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Jul 26, 1991

Randy E. Barnett on Justice and Law

Randy E. Barnett is a lawyer and legal theorist, and a Senior Fellow of the Cato Institute and the Goldwater Institute. He also teaches constitutional law and contracts at Georgetown University Law Center.

In this lecture, given in 1991 in Aix-en-Provence, France, Barnett talks about justice, the law, and the relationship between the two. He starts by defining both terms and listing three possible relationships between the two: either there is no relationship at all between a rights-based concept of justice and the law, justice is higher than the law (or the law arises out of defined principles of justice), or justice is equal to the law and both concepts serve each other in practice. Barnett dismantles two of these possible relationships and concludes that legal orders must impart legitimacy on the law by making laws that are compatible with higher concepts of justice, but are not solely dependent on justice because the law is also reliant on convention in practice.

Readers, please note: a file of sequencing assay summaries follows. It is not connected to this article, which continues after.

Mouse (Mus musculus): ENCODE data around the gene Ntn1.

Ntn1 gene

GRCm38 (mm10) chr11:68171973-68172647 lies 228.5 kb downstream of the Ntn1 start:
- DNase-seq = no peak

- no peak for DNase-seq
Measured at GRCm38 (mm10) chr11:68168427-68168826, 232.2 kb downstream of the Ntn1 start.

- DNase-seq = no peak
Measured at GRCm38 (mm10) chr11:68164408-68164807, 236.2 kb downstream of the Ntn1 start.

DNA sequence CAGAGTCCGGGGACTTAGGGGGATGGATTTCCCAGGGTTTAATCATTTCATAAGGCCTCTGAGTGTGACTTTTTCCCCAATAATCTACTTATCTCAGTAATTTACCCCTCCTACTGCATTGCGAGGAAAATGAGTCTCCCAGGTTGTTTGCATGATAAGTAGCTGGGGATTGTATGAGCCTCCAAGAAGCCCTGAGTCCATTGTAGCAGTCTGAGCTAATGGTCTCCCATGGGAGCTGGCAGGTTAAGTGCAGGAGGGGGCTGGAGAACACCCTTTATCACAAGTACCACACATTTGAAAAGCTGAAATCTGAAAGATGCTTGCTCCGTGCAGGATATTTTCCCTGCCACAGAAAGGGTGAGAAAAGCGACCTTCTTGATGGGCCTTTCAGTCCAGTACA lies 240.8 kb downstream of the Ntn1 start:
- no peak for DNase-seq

Note: This lecture was delivered to a mostly French-speaking audience. ‘Liberal’ in French should be considered to translate to ‘classical liberal’ or ‘libertarian’ in modern American parlance.